We present an integrated interpretation of microseismic, treatment, and production data from hydraulic-fracturing jobs carried out in two adjacent wellpads in the Horn River Basin, northeast British Columbia, Canada.
We conclude that poor correlation coefficients (R2) in crossplots of normalized production rate vs. the product of stimulated reservoir volume (SRV) and porosity and total organic carbon (TOC) (SRV × φ × TOC) indicate pressure interference between wells or wellpads. Good correlation coefficients in the same crossplots indicate lack of interference.
The SRV × φ × TOC product reflects the hydrocarbon pore SRV because there is a relationship between TOC and hydrocarbon saturation in shales (Lopez and Aguilera 2018). Our results suggest that natural-fracture networks have an important effect on well connectivity and on the spatial distribution of microseismic data. Connectivity between wellpads occurs through a network of pre-existing natural fractures, which are approximately perpendicular to the least principal compressive stress in the area.
This conclusion is supported by data analysis from Wellpads I and II in the Horn River Basin. Wellpad I includes eight wells that were drilled and fractured in the Muskwa and Otter Park formations (four wells in each formation) in 2010. Wellpad II includes three wells drilled and fractured in 2011 in each of the three shale formations, Muskwa, Otter Park, and Evie. There is a 1-year interval between fracturing on the first and second wellpads.
The data analysis includes evaluation of magnitudes, b-values, moment-tensor inversion (MTI), and the spatial and temporal distributions of three-component microseismic events recorded during more than 200 stages of fracturing by multiwell downhole arrays. We analyzed Gutenberg-Richter frequency/magnitude graphs for each fracturing stage, and with proper integration of b-values, fracture-complexity index (FCI), MTI information, and treatment data, we distinguished hydraulic-fracturing-related events and events associated with slip along the surface of natural fractures. The results are compared with 5- and 4-year gas-production data in Wellpads I and II, respectively.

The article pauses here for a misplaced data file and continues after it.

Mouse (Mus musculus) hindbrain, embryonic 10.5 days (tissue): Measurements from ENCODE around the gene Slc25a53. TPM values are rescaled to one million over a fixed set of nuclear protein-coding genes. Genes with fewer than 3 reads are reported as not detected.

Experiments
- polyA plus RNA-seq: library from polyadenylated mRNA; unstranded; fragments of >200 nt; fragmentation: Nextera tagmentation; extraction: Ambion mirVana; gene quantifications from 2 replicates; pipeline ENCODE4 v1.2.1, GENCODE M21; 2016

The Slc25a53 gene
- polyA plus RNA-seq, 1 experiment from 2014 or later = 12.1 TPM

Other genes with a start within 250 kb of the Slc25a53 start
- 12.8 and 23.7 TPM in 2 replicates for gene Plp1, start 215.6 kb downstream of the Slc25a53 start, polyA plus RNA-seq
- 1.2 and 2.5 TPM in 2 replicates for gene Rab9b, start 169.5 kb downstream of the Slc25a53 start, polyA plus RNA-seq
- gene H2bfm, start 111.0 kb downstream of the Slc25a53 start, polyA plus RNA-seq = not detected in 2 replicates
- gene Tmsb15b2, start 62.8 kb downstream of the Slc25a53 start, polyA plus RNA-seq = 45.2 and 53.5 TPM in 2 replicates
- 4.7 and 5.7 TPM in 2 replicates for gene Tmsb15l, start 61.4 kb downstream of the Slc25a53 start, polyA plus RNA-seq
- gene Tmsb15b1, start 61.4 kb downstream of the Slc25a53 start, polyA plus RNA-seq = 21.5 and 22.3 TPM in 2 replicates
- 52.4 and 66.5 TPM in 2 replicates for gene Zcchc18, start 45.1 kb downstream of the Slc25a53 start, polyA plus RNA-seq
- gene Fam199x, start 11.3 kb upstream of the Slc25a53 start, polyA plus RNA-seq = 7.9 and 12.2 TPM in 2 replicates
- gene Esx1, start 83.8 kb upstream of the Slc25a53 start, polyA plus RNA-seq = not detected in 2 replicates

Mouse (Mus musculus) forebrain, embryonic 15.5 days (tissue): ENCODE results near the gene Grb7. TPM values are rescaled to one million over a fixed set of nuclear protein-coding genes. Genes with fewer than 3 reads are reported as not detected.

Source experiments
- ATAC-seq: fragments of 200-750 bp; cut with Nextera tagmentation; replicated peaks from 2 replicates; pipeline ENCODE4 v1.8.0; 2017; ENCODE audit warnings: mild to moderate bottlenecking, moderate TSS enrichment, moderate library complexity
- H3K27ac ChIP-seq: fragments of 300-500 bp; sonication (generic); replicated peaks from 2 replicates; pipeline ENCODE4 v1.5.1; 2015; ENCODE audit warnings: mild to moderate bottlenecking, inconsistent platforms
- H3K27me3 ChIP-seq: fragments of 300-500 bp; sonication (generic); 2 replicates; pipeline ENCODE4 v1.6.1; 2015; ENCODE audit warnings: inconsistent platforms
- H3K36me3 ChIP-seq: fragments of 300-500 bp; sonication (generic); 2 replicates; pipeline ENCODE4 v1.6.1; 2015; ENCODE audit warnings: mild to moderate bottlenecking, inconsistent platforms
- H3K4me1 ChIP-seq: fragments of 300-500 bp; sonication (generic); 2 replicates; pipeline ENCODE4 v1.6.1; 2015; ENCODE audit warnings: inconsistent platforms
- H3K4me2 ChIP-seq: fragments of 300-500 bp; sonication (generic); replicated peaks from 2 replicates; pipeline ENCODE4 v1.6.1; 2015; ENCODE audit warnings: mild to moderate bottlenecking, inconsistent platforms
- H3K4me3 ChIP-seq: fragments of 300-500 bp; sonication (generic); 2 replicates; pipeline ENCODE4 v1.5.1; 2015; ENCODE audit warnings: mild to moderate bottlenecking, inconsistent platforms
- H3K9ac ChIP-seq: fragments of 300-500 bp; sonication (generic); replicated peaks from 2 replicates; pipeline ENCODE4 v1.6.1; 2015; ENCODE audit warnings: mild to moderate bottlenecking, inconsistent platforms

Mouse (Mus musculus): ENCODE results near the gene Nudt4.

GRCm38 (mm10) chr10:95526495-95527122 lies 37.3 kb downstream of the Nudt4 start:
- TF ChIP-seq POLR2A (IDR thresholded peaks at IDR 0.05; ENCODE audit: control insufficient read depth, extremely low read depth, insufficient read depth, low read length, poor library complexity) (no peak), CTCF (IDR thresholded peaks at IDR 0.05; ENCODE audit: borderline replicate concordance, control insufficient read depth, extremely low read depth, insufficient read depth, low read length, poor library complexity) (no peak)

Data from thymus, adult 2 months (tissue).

Identification of natural fractures and information about interactions between hydraulically fractured wells are both essential for optimal well placement and completion, reservoir characterization, SRV calculation, and reservoir simulation. This study presents a distinctive insight into the integrated interpretation of microseismic events and production data to identify the activation of natural fractures and interference between the hydraulically fractured wells. The methodology developed in this study is thus related to production engineering, but examines it from the point of view of microseismic data.
Li, Yingcheng (Sinopec Shanghai Research Institute of Petrochemical Technology) | Kong, Bailing (Sinopec Henan Oil Field Company) | Zhang, Weidong (Sinopec Shanghai Research Institute of Petrochemical Technology) | Bao, Xinning (Sinopec Shanghai Research Institute of Petrochemical Technology) | Jin, Jun (Sinopec Shanghai Research Institute of Petrochemical Technology) | Wu, Xinyue (Sinopec Shanghai Research Institute of Petrochemical Technology) | Guo, Yan (Sinopec Henan Oil Field Company) | Liu, Yanhua (Sinopec Henan Oil Field Company) | Wang, Yanxia (Sinopec Henan Oil Field Company) | He, Xiujuan (Sinopec Shanghai Research Institute of Petrochemical Technology) | Zhang, Hui (Sinopec Shanghai Research Institute of Petrochemical Technology) | Shen, Zhiqin (Sinopec Shanghai Research Institute of Petrochemical Technology) | Sha, Ou (Sinopec Shanghai Research Institute of Petrochemical Technology)